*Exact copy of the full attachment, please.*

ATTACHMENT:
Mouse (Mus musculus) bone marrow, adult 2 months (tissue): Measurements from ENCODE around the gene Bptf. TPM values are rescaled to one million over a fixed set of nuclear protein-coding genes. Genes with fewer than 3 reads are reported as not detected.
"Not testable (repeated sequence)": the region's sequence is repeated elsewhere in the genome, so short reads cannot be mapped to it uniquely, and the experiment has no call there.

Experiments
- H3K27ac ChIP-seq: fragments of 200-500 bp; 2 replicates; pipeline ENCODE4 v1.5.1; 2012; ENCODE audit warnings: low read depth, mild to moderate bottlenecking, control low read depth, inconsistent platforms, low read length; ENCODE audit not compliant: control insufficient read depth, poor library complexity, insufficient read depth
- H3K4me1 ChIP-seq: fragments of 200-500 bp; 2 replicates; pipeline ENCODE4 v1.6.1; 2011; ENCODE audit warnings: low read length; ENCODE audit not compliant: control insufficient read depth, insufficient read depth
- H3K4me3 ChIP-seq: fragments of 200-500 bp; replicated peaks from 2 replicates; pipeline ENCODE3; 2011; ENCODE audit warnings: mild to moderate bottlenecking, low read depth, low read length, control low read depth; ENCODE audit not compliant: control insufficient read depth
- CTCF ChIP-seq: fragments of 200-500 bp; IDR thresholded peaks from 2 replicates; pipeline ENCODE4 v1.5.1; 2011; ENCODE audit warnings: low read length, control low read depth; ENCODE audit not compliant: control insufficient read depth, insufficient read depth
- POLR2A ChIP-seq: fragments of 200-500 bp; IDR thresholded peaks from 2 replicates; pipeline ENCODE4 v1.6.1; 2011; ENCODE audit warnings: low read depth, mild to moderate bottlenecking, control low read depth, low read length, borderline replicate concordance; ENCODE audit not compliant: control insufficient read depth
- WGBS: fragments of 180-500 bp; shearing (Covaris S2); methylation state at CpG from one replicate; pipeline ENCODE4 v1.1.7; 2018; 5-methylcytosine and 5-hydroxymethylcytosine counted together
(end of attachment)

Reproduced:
Mouse (Mus musculus) bone marrow, adult 2 months (tissue): Measurements from ENCODE around the gene Bptf. TPM values are rescaled to one million over a fixed set of nuclear protein-coding genes. Genes with fewer than 3 reads are reported as not detected.
"Not testable (repeated sequence)": the region's sequence is repeated elsewhere in the genome, so short reads cannot be mapped to it uniquely, and the experiment has no call there.

Experiments
- H3K27ac ChIP-seq: fragments of 200-500 bp; 2 replicates; pipeline ENCODE4 v1.5.1; 2012; ENCODE audit warnings: low read depth, mild to moderate bottlenecking, control low read depth, inconsistent platforms, low read length; ENCODE audit not compliant: control insufficient read depth, poor library complexity, insufficient read depth
- H3K4me1 ChIP-seq: fragments of 200-500 bp; 2 replicates; pipeline ENCODE4 v1.6.1; 2011; ENCODE audit warnings: low read length; ENCODE audit not compliant: control insufficient read depth, insufficient read depth
- H3K4me3 ChIP-seq: fragments of 200-500 bp; replicated peaks from 2 replicates; pipeline ENCODE3; 2011; ENCODE audit warnings: mild to moderate bottlenecking, low read depth, low read length, control low read depth; ENCODE audit not compliant: control insufficient read depth
- CTCF ChIP-seq: fragments of 200-500 bp; IDR thresholded peaks from 2 replicates; pipeline ENCODE4 v1.5.1; 2011; ENCODE audit warnings: low read length, control low read depth; ENCODE audit not compliant: control insufficient read depth, insufficient read depth
- POLR2A ChIP-seq: fragments of 200-500 bp; IDR thresholded peaks from 2 replicates; pipeline ENCODE4 v1.6.1; 2011; ENCODE audit warnings: low read depth, mild to moderate bottlenecking, control low read depth, low read length, borderline replicate concordance; ENCODE audit not compliant: control insufficient read depth
- WGBS: fragments of 180-500 bp; shearing (Covaris S2); methylation state at CpG from one replicate; pipeline ENCODE4 v1.1.7; 2018; 5-methylcytosine and 5-hydroxymethylcytosine counted together